The European crisis worsened in late August 1939 with the signing of a non-aggression treaty between Germany and the Union of the Soviet Socialist Republics. The Molotov-Ribbentrop Pact (so named for the Soviet and German foreign ministers who negotiated the treaty) shocked many European leaders, who had assumed that the mutual hostility between Nazism and communism would prevent such an alliance. Germany and the Soviet Union, however, had powerful incentives to co-operate with each other. Hitler was fearful of having to fight a war on two fronts and was eager to ensure that the Soviets would not intervene in any conflict. Soviet leader Joseph Stalin was deeply distrustful of Great Britain and France, fearing that they would prefer to see the USSR take the brunt of any Nazi attack. In addition, the pact afforded the Soviets an opportunity to reclaim Russian territory lost in the 1919 peace treaties.

National Archives of Canada (PA-110921).

News of Britain's Declaration of War on Germany, Montreal, Quebec, 3 September 1939.

Canadians flock to a newsstand to read about the war.

After the signing of the pact, Germany invaded Poland on 1 September 1939. Great Britain and France declared war on Germany. Undaunted by the British and French actions, the Wehrmacht decimated the Poles. Aided by thousands of tanks, trucks, and other machines, it swept through the plains of western Poland in a lightning quick assault that became known as a Blitzkrieg (lightning war). On 17 September, the USSR fulfilled one of the terms of the Molotov-Ribbentrop Pact by invading Poland from the east. By the end of the month, the battle for Poland was over, and the nation was partitioned between the German and Soviet invaders.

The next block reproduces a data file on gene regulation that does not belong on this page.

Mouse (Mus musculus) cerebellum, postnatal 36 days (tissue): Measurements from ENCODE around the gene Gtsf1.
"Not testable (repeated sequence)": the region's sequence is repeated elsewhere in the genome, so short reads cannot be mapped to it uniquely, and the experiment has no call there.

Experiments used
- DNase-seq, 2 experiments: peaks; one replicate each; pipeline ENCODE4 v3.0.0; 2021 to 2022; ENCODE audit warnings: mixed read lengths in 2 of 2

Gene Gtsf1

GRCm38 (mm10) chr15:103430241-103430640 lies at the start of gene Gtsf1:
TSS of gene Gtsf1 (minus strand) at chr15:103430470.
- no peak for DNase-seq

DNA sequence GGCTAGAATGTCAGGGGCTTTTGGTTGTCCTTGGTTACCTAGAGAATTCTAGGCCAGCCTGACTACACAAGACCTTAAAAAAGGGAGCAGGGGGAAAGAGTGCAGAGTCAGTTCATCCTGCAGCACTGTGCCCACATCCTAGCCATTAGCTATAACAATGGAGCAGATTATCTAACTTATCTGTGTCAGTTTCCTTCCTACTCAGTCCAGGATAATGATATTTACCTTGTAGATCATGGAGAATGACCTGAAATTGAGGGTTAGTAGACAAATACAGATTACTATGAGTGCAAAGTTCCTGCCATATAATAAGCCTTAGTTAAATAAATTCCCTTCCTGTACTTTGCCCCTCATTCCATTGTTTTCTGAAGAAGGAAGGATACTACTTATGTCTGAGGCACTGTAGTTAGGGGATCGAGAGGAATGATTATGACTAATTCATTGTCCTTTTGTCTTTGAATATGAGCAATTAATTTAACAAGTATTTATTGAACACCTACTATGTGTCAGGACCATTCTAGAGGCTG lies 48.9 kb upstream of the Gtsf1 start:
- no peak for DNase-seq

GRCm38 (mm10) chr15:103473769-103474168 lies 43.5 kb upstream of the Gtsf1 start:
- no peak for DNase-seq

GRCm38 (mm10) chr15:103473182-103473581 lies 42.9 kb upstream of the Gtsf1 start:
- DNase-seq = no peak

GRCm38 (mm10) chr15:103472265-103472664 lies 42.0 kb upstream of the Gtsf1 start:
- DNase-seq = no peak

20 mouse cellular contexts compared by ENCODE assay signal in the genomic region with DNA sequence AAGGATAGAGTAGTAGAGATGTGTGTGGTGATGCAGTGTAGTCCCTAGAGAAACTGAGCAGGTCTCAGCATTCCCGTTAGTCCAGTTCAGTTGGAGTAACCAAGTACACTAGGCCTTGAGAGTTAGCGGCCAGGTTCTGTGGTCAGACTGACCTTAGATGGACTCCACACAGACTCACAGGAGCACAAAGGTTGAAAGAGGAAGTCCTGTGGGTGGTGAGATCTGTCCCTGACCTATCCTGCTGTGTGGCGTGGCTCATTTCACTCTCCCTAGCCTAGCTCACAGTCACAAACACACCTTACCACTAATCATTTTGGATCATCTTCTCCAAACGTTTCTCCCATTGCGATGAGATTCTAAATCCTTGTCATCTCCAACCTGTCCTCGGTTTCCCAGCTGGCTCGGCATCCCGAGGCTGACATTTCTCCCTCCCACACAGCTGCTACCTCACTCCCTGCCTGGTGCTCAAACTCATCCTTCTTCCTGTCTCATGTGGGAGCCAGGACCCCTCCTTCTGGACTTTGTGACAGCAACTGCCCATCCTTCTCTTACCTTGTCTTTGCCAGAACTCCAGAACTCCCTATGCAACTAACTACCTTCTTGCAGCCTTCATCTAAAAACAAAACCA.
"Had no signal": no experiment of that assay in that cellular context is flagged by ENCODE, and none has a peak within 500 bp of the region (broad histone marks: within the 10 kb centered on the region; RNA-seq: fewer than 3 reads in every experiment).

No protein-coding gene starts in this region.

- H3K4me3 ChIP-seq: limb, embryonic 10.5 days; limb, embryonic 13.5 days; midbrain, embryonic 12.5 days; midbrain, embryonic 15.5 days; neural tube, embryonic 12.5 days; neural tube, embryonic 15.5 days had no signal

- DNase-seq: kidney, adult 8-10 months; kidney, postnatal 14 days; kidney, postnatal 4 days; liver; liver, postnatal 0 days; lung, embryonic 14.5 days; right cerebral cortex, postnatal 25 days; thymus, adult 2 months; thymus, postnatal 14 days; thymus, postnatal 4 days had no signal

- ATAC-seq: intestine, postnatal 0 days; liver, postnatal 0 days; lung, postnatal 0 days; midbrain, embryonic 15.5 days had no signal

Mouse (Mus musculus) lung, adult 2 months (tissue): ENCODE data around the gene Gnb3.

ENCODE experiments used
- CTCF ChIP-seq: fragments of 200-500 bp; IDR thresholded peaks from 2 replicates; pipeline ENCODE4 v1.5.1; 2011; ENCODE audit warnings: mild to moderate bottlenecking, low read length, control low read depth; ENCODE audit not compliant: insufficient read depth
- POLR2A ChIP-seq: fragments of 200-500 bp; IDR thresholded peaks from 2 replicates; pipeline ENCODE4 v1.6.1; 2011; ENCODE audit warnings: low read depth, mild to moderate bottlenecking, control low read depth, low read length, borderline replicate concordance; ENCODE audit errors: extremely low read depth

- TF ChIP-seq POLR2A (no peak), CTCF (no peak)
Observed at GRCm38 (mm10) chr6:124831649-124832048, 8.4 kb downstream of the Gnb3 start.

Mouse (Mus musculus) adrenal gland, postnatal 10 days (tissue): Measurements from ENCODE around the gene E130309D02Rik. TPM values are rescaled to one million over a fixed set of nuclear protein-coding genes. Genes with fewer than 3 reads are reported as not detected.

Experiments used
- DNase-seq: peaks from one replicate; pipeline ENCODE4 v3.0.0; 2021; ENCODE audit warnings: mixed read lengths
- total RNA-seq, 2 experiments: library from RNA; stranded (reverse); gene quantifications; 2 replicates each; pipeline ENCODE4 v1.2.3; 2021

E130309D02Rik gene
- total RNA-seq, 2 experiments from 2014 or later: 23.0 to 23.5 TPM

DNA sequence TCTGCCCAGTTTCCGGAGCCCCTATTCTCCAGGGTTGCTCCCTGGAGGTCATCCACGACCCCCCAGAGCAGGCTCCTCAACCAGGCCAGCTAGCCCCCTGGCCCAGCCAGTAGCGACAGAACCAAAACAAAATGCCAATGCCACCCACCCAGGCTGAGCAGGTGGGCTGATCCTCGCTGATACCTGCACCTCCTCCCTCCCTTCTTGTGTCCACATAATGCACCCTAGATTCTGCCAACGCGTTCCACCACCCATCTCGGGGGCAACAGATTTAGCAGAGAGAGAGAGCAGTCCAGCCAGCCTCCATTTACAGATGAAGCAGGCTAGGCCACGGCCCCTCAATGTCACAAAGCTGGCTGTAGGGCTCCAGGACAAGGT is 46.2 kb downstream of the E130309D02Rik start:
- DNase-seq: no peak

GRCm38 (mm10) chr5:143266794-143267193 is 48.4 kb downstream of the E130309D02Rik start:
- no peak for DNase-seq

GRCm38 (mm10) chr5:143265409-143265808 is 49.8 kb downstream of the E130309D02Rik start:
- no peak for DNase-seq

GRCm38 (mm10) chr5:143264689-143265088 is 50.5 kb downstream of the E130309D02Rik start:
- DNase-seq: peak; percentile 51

While the Soviet Union seized the Baltic States and began a military campaign against Finland, the Wehrmacht remained quiet for the rest of 1939. This period of "phony war" lasted until the spring of 1940. In April 1940, Hitler instructed his generals to resume the Blitzkrieg. The targets this time were Scandinavia and western Europe. In April, the Wehrmacht conquered Denmark and Norway. On 10 May, it attacked and quickly conquered the Netherlands and Belgium. On 10 May, Hitler also ordered his Panzer divisions -- highly mechanized and therefore mobile units of tanks and infantry -- in conjunction with the Luftwaffe, the German air force, to invade France.

The Blitzkrieg was particularly effective against France. The Wehrmacht bypassed the main French defences, such as the Maginot Line, and attacked lightly defended areas, such as the Ardennes Forest. By 20 May, the Wehrmacht was at Amiens. The next day, it reached the English Channel, near Abbeville, and hemmed in the retreating British Expeditionary Force. In late May and early June, the British evacuated their troops at Dunkirk. Almost every available vessel, including fishing boats, private yachts, and motorboats, was mobilized for the operation. On 14 June, German troops marched into Paris. Eight days later, France and Germany signed an armistice. The Wehrmacht had defeated the French army in a month, something that the German army had failed to do in four years of fighting during the First World War.

France was now divided between an area controlled by German troops and a smaller southern zone that retained nominal independence by collaborating with the Nazis. The Vichy government -- so named for the capital of the unoccupied region -- was compelled to be uniformly obedient to German directives. An underground network of French resistance movements, however, valiantly attempted to subvert Nazi rule. Opposition to the German occupation also emerged from General Charles de Gaulle and his "Free French" government in London. Nonetheless, German control of France, and of the continent, was indisputable. Europe belonged to Hitler.

 

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